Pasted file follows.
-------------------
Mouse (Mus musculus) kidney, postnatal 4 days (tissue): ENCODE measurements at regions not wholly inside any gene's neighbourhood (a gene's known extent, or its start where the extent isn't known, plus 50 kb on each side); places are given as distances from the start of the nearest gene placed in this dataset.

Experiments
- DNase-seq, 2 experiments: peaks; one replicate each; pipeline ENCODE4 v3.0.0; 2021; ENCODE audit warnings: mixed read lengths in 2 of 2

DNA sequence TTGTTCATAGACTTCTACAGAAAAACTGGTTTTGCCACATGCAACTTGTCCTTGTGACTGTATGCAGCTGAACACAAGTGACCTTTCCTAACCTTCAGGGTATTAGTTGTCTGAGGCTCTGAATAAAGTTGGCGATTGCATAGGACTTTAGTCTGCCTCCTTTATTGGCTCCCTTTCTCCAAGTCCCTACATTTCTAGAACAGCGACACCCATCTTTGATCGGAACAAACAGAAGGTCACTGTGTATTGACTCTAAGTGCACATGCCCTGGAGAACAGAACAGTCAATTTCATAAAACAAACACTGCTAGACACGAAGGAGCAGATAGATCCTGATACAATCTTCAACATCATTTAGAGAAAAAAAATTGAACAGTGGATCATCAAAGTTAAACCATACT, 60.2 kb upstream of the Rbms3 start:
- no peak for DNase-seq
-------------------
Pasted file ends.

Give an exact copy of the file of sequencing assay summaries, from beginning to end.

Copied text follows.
Mouse (Mus musculus) kidney, postnatal 4 days (tissue): ENCODE measurements at regions not wholly inside any gene's neighbourhood (a gene's known extent, or its start where the extent isn't known, plus 50 kb on each side); places are given as distances from the start of the nearest gene placed in this dataset.

Experiments
- DNase-seq, 2 experiments: peaks; one replicate each; pipeline ENCODE4 v3.0.0; 2021; ENCODE audit warnings: mixed read lengths in 2 of 2

DNA sequence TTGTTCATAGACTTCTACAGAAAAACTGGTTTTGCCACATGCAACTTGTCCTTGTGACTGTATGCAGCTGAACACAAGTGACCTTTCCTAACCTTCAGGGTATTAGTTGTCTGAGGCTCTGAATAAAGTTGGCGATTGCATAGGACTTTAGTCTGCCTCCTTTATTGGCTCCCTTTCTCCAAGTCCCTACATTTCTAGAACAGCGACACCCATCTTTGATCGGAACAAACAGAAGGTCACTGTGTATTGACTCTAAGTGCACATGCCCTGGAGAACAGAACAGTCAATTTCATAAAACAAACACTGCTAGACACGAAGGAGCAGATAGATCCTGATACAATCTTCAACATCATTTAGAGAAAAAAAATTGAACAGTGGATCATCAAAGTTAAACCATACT, 60.2 kb upstream of the Rbms3 start:
- no peak for DNase-seq